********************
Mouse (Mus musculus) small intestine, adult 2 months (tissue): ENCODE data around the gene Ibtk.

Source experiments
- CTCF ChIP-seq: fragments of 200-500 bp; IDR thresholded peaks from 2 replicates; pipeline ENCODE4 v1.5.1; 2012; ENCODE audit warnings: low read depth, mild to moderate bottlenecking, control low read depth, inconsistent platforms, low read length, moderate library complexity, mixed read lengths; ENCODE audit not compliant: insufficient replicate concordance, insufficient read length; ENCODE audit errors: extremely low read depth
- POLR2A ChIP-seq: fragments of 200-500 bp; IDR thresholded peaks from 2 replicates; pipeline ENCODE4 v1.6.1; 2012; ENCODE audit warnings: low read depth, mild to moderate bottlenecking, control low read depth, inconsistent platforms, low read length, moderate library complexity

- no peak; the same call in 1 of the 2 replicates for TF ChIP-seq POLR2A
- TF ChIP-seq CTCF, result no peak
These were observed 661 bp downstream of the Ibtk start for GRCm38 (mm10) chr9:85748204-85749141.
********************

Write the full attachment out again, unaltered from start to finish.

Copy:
Mouse (Mus musculus) small intestine, adult 2 months (tissue): ENCODE data around the gene Ibtk.

Source experiments
- CTCF ChIP-seq: fragments of 200-500 bp; IDR thresholded peaks from 2 replicates; pipeline ENCODE4 v1.5.1; 2012; ENCODE audit warnings: low read depth, mild to moderate bottlenecking, control low read depth, inconsistent platforms, low read length, moderate library complexity, mixed read lengths; ENCODE audit not compliant: insufficient replicate concordance, insufficient read length; ENCODE audit errors: extremely low read depth
- POLR2A ChIP-seq: fragments of 200-500 bp; IDR thresholded peaks from 2 replicates; pipeline ENCODE4 v1.6.1; 2012; ENCODE audit warnings: low read depth, mild to moderate bottlenecking, control low read depth, inconsistent platforms, low read length, moderate library complexity

- no peak; the same call in 1 of the 2 replicates for TF ChIP-seq POLR2A
- TF ChIP-seq CTCF, result no peak
These were observed 661 bp downstream of the Ibtk start for GRCm38 (mm10) chr9:85748204-85749141.